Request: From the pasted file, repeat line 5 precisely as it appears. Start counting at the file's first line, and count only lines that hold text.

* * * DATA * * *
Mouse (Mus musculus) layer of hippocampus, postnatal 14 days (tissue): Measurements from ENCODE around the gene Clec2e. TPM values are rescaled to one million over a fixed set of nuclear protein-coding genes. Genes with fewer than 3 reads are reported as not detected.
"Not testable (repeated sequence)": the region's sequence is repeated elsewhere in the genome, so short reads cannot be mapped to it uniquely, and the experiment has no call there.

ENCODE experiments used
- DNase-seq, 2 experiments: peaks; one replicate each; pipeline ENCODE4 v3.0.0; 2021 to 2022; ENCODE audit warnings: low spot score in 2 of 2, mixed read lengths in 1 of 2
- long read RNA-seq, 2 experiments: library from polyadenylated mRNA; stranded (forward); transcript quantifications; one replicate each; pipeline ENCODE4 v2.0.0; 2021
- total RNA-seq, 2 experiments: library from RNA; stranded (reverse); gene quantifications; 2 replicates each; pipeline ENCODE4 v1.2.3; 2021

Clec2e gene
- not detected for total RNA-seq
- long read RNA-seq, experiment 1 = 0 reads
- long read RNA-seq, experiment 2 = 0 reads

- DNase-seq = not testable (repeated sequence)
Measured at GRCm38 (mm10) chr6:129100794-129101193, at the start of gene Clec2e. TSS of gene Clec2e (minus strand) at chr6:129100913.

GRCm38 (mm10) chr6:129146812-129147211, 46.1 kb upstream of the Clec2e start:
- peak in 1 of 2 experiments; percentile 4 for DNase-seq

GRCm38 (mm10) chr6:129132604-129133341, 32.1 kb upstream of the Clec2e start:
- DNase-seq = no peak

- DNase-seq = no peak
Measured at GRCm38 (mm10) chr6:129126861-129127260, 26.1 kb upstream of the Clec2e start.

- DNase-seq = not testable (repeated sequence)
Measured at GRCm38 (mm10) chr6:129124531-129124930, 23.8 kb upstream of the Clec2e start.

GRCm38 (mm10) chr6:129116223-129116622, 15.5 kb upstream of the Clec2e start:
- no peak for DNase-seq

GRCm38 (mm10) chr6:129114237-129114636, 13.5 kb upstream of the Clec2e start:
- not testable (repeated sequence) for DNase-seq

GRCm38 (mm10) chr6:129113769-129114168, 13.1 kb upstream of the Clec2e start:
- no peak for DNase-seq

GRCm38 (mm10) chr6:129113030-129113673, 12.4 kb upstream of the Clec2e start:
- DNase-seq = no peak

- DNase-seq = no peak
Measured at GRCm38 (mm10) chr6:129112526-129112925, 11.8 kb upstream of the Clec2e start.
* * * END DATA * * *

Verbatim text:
- long read RNA-seq, 2 experiments: library from polyadenylated mRNA; stranded (forward); transcript quantifications; one replicate each; pipeline ENCODE4 v2.0.0; 2021